How a radio garden show helped beautify - and pacify - a region
Conway, N.H. — For years the yard behind the Wildcat Inn in Jackson, N.H., was simply the place where the dumpster sat - somewhere for the delivery trucks to park. But now that once-sterile area is an extraordinarily attractive outdoor extension to the restaurant itself.
Flat beds, raised beds, hanging baskets, even a catchment area, are filled with flowering annuals, trailing vines, and shrubs. Trees dot the garden, and patrons may dine at umbrella-shaded tables if they wish.
The change (''startling,'' say those who witnessed it) and similar transformations up and down the Mt. Washington Valley region of the White Mountains are the direct result of a local radio station's long-running gardening competition. What the ''Garden Trail'' contest has accomplished bears telling, for it could be repeated in many regions around the country.
What started out as a simple WBNC-sponsored contest back in 1962 has boosted regional pride, helped beautify the entire valley, and even expanded job and business opportunities.
When Skip and Joan Sherman arrived here in the late '50s to found station WBNC, they discovered the Mt. Washington Valley, or the Eastern Slope, as it was then known, to be naturally beautiful but, wherever man had set foot, a little on the tacky side. Litter was a constant presence.
Then there was the worst ''litter'' of all: The valley was not so much a region but a collection of towns, each of which held some pretty strong opinions about the others. Much of the criticism, Mrs. Sherman recalls, ''was downright mean.''
Because WBNC served all the regions, the Shermans felt they should try to do something to correct the problems. They thought a competition to beautify the towns might promote friendly, rather than mean, rivalry. If it could also help sell a little advertising for a struggling radio station, it would be ideal.
So the Garden Trail was born and has accomplished all that it was designed for - and more.
The idea was to promote the planting of colorful flowers around commercial buildings and private homes so that a naturally beautiful region would appear even more attractive to residents and visitors alike. To score well, a garden would have to be free of litter. Points were also awarded for the quality of the sign announcing a restaurant, bank, or other business. Today, with litter and sign quality controlled by town and state ordinances, the Garden Trail is a straight gardening contest.
Over the years both the number of entrants (95 this year) and the quality of the gardens have risen tremendously. The winners of two decades ago wouldn't make it into the ''top 10'' today, says Mrs. Sherman. Individual towns, too, have tacked awards onto the WBNC event, awarding a prize to the local entrant who scores highest in the overall competition.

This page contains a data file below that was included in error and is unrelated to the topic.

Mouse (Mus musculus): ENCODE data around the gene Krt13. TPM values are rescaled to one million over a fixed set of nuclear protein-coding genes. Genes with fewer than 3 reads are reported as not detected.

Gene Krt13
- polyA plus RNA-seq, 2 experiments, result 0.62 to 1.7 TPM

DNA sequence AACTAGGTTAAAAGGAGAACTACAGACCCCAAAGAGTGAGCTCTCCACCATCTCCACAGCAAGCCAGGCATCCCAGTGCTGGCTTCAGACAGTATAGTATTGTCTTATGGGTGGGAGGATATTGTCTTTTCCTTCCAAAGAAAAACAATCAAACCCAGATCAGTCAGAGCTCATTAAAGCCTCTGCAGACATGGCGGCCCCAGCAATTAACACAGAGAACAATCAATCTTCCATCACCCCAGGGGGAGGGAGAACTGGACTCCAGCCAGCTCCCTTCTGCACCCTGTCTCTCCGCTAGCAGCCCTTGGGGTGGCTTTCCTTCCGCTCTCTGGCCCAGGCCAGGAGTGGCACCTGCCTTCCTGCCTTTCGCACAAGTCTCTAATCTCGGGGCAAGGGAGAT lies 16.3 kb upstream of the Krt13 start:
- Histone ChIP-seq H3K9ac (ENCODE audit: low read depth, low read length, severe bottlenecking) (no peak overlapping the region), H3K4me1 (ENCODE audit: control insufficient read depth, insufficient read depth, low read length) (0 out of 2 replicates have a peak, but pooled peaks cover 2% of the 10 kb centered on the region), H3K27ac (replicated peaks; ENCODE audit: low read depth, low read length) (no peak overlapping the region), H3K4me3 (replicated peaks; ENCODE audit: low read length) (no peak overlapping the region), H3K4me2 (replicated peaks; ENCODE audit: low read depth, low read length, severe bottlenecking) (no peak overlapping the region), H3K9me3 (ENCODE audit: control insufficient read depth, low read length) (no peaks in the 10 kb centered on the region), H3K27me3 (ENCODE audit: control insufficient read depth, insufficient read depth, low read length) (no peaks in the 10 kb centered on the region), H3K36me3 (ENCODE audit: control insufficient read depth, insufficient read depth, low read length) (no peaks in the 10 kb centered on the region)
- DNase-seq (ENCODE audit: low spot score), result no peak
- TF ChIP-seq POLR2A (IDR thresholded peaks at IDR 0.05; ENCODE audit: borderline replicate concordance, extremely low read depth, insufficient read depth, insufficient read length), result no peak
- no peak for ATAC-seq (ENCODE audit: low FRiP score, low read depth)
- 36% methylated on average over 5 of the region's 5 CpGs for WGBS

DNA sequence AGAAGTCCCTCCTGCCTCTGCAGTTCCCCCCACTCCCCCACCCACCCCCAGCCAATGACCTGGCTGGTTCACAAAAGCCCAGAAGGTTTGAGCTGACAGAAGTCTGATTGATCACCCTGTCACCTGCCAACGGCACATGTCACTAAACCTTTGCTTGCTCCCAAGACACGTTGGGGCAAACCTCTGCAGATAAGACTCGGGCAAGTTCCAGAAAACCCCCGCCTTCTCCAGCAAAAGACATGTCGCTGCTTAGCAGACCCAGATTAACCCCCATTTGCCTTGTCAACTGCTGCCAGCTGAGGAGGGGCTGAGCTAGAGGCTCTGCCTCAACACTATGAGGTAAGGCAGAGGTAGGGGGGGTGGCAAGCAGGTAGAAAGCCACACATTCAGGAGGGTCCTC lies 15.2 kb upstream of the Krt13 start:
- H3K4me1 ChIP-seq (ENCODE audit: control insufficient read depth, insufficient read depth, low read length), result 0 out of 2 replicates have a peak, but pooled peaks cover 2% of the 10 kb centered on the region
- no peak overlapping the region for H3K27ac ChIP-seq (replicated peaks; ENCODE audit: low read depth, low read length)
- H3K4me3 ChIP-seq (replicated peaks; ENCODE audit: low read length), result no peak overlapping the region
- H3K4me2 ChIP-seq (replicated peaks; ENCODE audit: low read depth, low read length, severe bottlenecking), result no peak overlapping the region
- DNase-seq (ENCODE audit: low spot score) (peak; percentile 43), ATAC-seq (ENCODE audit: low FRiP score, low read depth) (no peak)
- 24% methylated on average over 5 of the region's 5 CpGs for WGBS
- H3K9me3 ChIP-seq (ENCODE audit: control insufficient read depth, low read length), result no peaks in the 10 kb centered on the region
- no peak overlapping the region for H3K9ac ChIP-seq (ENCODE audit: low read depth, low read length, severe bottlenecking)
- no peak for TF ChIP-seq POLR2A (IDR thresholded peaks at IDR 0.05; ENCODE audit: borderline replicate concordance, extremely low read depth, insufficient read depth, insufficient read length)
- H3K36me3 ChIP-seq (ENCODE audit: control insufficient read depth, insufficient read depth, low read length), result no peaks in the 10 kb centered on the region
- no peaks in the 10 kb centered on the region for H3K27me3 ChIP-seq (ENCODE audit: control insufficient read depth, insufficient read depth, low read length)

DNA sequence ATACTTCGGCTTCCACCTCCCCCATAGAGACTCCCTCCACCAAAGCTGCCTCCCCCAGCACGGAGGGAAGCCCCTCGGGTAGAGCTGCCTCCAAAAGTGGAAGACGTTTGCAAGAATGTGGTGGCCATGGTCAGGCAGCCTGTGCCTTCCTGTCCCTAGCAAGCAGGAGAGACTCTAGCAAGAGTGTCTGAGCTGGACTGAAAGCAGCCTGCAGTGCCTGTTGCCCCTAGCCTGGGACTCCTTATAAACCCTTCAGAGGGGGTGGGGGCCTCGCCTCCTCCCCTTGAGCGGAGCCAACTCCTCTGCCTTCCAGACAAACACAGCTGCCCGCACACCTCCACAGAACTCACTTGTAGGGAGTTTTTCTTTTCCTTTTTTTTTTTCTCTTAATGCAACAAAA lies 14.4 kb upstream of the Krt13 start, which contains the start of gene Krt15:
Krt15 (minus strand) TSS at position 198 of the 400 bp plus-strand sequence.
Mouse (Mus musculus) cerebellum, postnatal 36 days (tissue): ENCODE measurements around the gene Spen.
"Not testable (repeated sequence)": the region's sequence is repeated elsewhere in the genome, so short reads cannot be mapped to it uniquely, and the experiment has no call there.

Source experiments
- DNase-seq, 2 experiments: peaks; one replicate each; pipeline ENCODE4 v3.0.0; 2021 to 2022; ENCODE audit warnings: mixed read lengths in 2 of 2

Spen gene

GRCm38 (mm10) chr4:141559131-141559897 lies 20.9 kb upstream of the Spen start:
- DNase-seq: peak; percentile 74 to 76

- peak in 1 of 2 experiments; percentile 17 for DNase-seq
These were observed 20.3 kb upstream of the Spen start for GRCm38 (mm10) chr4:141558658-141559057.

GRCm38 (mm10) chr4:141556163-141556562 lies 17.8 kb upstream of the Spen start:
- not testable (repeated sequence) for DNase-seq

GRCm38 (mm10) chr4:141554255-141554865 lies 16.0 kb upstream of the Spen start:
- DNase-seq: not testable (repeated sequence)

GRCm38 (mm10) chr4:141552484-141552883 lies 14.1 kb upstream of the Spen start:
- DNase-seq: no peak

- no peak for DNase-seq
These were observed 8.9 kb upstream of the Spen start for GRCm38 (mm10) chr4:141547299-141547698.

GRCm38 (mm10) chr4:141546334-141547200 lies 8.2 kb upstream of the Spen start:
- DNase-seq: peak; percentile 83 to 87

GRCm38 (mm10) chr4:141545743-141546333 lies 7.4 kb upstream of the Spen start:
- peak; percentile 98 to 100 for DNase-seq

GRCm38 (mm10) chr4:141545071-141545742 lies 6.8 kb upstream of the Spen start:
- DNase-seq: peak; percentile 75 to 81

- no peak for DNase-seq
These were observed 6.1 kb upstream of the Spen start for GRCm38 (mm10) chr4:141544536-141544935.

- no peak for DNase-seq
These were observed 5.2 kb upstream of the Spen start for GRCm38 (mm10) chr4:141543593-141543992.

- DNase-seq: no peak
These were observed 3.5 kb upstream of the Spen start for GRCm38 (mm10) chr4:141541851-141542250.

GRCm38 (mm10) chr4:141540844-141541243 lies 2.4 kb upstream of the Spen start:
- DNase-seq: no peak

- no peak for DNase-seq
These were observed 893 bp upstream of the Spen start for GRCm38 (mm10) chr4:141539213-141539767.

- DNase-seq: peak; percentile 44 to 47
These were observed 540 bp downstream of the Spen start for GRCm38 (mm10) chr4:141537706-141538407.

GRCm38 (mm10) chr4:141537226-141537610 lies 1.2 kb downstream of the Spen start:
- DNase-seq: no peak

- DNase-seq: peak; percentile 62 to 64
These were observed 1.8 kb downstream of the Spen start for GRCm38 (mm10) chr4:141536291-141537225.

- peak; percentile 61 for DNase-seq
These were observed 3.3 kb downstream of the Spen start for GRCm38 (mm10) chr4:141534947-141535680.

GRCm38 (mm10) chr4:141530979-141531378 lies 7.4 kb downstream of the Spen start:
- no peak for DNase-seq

Rivalry among towns continues, but the contempt has largely dropped away.
What else has the competition accomplished? Nurserymen and greenhouse operators believe they are considerably better off for it. Then there are the Ward twins, Shirley and Virginia, who, with their partner Wink Lees, are in business on their own as a direct result of the Garden Trail. Their ''Multiflora'' company is a gardening service - and such is the talent of this trio that one or another of their clients invariably wins the large commercial division.
Virginia Ward was a waitress at the Snow Village Inn near here who loved to garden. One year, with the competition approaching, proprietor Ginger Blaimyer told her to forget waitressing and concentrate on the garden. Virginia called in sister Shirley, and together they teamed up with Mr. Lees - and Multiflora was born.
When Bill Zeliff moved to Jackson and bought the Christmas Farm Inn, the Mt. Washington Valley suddenly had a new competitor. Mr. Zeliff was the type who would have had good-looking grounds surrounding his inn in any event. But with the WBNC competition providing an additional challenge, it was perhaps inevitable that he would turn a handsome landscape into an outstanding one.
After several years of being beaten out of first place by a mere percentage point, he finally wrested the crown from the frequent winner, Snow Village Inn, last year. But to do so he had to hire the talented Ward twins and Wink Lees. This year Snow Village won back the title and Multiflora had triumphed, no matter how you look at it.
When Martin and Pam Sweeney bought the Wildcat Inn, they felt drawn to enter the Garden Trail competition. With little space out front, Mrs. Sweeney extended her gardening efforts into the largely barren backyard. In just a few years the total transformation had taken place, and with its parklike setting the backyard became a logical place to extend the restaurant. This year his wife handed Mr. Sweeney a bill for $1,000 for the new season's plants she had set out. Says Mr. Sweeney, who swallowed hard when first told of the cost, ''A thousand dollars spent on additional advertising wouldn't bring in anywhere near as much business as this garden does.''